Knight & Squire #1 – A Bleeding Cool Glossary

The first issue of Paul Cornell and James Hodgkins Jimmy Broxton’s new comic Knight And Squire came out this week. It had a small glossary in the back, teaching Americans the significance of te Black And White Minstrel Show, Ernie The Fastest Milkman In The West and

But there’s plenty more. Here’s a quick run down…

Palaver – fuss

How’s yer father – sex

I should cocoa – I should say so (often used sarcastically)

Two and eight – state

Her indoors – the wife

Mullered – battered

Hampton – penis (Hampton wick – prick. Hugh Jampton being a comedy name of the time)

Heave-ho - getting dumped

Strike me pink - I am surprised

Donkey’s years – a long time

J Arthur – wank (J Arthur Rank – movie maker)

Blud – brother

Jarring – confusing

Mental – mad

First Thursday Of The Month – for Doctor Who people in Fitzrovia and comics people in Soho, the day where pros, retail staff and favoured fans meet for drinks. I often join the latter. Paul Cornell sometimes does both.

Props – good wishes

Feel me – understand

Bishop’s Ring – Bishop’s Finger is a real beer. Maybe this has Green Lantern relevance?

Extracting the Michael – taking the mickey – making jest of.

First Eleven – a country’s main cricket team

Double Entendre – based on Julian and Sandy from Beyond Our Ken and Round The Horne, radio series from the fifties and sixties. Played by Kenneth Williams and Hugh Paddick opposite Kenneth Horne. Each week, they would be involved in fresh homosexual innuendo, incredibly risque given that homosexuality was punishable by prison and this was a family entertainment show. Possibly my favourite line, in one of their private detective scenarios, was;

HORNE: Will you take my case?

JULIAN: Well, it depends what it is. We’ve got a criminal practice that takes up most of our time.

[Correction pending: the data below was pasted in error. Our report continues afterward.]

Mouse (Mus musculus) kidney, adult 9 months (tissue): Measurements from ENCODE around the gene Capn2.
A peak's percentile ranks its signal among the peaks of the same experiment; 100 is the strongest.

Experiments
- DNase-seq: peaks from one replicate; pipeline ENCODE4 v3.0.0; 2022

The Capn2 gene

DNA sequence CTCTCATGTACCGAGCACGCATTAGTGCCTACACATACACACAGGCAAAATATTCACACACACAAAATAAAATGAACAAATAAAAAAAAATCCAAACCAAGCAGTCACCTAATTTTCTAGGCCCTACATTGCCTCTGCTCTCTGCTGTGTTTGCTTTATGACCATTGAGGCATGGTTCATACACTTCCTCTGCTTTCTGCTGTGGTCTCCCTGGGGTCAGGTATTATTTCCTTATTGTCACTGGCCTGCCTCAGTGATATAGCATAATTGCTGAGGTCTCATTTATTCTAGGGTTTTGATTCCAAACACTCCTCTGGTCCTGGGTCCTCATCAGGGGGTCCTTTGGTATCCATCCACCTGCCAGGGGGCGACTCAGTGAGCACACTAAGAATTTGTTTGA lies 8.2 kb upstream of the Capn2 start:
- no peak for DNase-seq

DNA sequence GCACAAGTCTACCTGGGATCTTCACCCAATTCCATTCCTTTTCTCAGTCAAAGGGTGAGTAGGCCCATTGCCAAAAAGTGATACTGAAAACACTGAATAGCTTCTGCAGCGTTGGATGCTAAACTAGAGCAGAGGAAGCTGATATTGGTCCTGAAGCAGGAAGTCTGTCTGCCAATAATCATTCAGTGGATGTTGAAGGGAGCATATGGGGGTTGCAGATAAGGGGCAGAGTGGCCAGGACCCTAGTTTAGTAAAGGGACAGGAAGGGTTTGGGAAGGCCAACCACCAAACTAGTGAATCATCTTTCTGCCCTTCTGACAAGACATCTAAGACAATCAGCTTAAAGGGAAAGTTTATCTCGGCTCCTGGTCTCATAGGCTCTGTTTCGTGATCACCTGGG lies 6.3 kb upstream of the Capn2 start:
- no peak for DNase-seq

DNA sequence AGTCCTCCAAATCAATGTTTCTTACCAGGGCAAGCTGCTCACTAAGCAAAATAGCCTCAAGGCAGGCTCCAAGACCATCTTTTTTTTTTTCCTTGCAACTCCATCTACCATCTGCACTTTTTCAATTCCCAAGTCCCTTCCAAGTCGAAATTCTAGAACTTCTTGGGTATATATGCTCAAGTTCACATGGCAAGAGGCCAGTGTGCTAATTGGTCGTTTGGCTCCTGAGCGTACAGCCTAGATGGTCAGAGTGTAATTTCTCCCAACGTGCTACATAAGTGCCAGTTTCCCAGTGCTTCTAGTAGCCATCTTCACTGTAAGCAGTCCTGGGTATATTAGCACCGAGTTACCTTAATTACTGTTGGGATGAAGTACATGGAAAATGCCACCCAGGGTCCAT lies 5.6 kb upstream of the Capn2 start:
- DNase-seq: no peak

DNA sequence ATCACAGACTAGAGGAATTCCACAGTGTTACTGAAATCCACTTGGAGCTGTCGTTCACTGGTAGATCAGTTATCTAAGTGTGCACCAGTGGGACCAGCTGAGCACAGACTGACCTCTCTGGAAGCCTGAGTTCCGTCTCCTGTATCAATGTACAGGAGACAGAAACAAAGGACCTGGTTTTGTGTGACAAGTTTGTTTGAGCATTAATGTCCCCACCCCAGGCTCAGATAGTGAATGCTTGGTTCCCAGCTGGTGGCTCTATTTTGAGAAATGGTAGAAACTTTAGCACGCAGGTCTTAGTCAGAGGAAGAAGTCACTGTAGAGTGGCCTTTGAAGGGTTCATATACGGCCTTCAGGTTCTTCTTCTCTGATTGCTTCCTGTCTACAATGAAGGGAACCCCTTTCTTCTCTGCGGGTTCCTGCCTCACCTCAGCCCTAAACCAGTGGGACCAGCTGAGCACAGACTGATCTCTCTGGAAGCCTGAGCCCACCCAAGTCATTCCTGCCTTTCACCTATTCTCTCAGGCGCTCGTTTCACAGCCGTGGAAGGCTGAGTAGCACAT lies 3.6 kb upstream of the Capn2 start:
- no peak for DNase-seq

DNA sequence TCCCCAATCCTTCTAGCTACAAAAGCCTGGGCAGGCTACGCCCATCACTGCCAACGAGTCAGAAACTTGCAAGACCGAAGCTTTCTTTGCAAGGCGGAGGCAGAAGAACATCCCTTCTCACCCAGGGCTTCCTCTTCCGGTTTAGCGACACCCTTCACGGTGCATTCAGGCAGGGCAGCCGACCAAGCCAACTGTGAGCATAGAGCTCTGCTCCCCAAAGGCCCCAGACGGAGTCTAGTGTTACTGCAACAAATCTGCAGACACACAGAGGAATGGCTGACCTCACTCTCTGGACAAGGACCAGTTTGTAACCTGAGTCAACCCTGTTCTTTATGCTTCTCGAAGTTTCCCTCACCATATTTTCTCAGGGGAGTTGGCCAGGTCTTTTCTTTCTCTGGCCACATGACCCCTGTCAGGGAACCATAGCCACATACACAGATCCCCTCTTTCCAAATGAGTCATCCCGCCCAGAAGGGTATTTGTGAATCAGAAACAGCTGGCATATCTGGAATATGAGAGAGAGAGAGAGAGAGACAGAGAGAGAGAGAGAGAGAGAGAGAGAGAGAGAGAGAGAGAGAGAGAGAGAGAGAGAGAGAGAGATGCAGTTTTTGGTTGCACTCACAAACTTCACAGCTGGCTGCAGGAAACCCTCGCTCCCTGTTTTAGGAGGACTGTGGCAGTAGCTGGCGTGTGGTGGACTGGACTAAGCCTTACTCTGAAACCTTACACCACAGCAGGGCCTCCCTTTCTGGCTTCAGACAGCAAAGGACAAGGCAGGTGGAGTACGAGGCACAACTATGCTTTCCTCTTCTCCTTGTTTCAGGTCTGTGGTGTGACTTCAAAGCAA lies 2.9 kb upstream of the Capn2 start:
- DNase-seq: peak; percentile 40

In the last episode, they were revealed to be straight and happily married. In the Doctor Who novel Happy Endings also by Cornell, he features a similarly lyrical couple called Jacquilian and Sanki.

Plonker – literally, penis, figuratively, idiot. Made popular by sitcom Only Fools And Horses.

Time In The Bottle sounds like a pub name (Ship In The Bottle is common), but seems to have more significance over its abscence from the rules of the rest of the world. So we have the cast of King Arthur, Fu Manchu and Alan Quatermain and more. World War II gives us  Bulldog Drummond, Robot Archie and more, the Martians from War Of The Worlds. Probably Quatermass too. They did like invading Britain didn’t they? The Church of Blood Of England merges Hammer Horror with the Anglican church there and The Rattles are somewhere between The Rutles and The Beatles. Dark Wings is indeed Wings. Look at that evil Linda and Yoko.

Infra dig – beneath one’s dignity

Mucker – friend

Sonny jim – young man

Hexo - magical reference to Oxo gravy granules

Bracket - throat, from bracket & hinge, the  throat being the “hinge” of the body. popularised by the very first sitcom, Hancock’s Half Hour, a punch in the throat.

Send in your own spots and I’ll update them. My favourite though is the following panel. Which could have all sorts of internet relevance…

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